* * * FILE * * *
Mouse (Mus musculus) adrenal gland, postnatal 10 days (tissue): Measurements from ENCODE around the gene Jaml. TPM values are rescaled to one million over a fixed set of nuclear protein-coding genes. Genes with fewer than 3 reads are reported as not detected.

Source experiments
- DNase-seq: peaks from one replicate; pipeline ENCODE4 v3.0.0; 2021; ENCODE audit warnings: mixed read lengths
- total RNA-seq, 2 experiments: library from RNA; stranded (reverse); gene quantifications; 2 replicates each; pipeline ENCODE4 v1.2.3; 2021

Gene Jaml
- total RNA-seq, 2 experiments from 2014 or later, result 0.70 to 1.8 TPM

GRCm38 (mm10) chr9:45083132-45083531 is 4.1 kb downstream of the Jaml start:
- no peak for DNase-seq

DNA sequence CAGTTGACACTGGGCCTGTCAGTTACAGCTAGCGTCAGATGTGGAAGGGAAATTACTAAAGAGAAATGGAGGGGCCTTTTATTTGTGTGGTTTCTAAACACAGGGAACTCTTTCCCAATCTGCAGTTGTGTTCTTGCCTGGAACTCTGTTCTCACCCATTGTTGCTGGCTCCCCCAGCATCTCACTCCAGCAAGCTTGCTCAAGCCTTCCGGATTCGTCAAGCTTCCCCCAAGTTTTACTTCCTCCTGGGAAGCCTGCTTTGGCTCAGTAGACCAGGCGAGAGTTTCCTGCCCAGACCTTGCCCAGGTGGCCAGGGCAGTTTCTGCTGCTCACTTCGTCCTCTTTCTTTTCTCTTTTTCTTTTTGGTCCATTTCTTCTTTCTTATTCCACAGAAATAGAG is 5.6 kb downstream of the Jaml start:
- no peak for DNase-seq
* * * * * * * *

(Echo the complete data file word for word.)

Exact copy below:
Mouse (Mus musculus) adrenal gland, postnatal 10 days (tissue): Measurements from ENCODE around the gene Jaml. TPM values are rescaled to one million over a fixed set of nuclear protein-coding genes. Genes with fewer than 3 reads are reported as not detected.

Source experiments
- DNase-seq: peaks from one replicate; pipeline ENCODE4 v3.0.0; 2021; ENCODE audit warnings: mixed read lengths
- total RNA-seq, 2 experiments: library from RNA; stranded (reverse); gene quantifications; 2 replicates each; pipeline ENCODE4 v1.2.3; 2021

Gene Jaml
- total RNA-seq, 2 experiments from 2014 or later, result 0.70 to 1.8 TPM

GRCm38 (mm10) chr9:45083132-45083531 is 4.1 kb downstream of the Jaml start:
- no peak for DNase-seq

DNA sequence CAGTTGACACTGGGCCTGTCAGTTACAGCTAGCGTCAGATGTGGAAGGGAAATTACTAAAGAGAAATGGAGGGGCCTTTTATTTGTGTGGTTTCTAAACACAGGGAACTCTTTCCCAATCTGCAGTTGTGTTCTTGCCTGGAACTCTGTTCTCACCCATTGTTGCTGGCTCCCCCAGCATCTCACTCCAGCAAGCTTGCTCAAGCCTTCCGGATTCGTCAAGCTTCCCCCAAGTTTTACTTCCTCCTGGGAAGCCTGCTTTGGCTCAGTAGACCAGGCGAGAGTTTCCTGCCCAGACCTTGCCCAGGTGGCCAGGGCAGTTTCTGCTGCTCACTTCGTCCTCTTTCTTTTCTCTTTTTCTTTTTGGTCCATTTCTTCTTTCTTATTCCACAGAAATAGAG is 5.6 kb downstream of the Jaml start:
- no peak for DNase-seq